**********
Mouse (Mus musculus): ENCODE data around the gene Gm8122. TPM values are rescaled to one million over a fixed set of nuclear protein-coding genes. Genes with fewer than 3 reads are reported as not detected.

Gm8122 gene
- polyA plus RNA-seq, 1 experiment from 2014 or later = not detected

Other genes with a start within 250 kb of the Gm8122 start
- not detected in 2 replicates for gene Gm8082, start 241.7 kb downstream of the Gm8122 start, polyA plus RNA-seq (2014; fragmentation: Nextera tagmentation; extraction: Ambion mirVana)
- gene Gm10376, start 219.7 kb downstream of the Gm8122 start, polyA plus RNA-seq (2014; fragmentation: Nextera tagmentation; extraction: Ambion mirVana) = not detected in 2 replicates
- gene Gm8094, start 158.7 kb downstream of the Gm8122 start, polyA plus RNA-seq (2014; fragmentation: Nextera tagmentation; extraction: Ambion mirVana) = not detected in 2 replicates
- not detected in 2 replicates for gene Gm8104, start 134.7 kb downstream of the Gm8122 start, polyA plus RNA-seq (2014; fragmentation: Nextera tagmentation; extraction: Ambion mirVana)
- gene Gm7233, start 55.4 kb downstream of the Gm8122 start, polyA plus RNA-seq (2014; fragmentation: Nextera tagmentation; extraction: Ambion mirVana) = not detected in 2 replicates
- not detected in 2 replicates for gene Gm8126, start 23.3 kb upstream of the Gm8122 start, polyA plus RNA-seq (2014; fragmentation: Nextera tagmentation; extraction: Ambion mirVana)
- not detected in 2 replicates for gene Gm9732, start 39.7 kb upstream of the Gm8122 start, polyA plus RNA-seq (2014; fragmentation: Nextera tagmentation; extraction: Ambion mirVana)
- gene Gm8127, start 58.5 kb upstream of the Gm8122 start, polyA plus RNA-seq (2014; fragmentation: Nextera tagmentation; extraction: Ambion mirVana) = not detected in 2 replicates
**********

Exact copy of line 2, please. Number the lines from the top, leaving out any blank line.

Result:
Gm8122 gene